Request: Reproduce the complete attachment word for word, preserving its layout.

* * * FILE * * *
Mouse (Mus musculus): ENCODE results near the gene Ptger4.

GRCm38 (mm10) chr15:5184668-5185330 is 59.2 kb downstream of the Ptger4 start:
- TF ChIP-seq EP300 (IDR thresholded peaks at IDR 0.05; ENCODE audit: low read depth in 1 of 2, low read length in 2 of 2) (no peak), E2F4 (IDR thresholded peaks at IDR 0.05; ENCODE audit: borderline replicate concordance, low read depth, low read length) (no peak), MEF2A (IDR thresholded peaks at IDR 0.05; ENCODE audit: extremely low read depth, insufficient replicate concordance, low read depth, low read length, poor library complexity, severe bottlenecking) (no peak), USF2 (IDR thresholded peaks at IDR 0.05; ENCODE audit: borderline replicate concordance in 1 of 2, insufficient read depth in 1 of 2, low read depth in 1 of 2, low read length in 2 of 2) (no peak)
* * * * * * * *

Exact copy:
Mouse (Mus musculus): ENCODE results near the gene Ptger4.

GRCm38 (mm10) chr15:5184668-5185330 is 59.2 kb downstream of the Ptger4 start:
- TF ChIP-seq EP300 (IDR thresholded peaks at IDR 0.05; ENCODE audit: low read depth in 1 of 2, low read length in 2 of 2) (no peak), E2F4 (IDR thresholded peaks at IDR 0.05; ENCODE audit: borderline replicate concordance, low read depth, low read length) (no peak), MEF2A (IDR thresholded peaks at IDR 0.05; ENCODE audit: extremely low read depth, insufficient replicate concordance, low read depth, low read length, poor library complexity, severe bottlenecking) (no peak), USF2 (IDR thresholded peaks at IDR 0.05; ENCODE audit: borderline replicate concordance in 1 of 2, insufficient read depth in 1 of 2, low read depth in 1 of 2, low read length in 2 of 2) (no peak)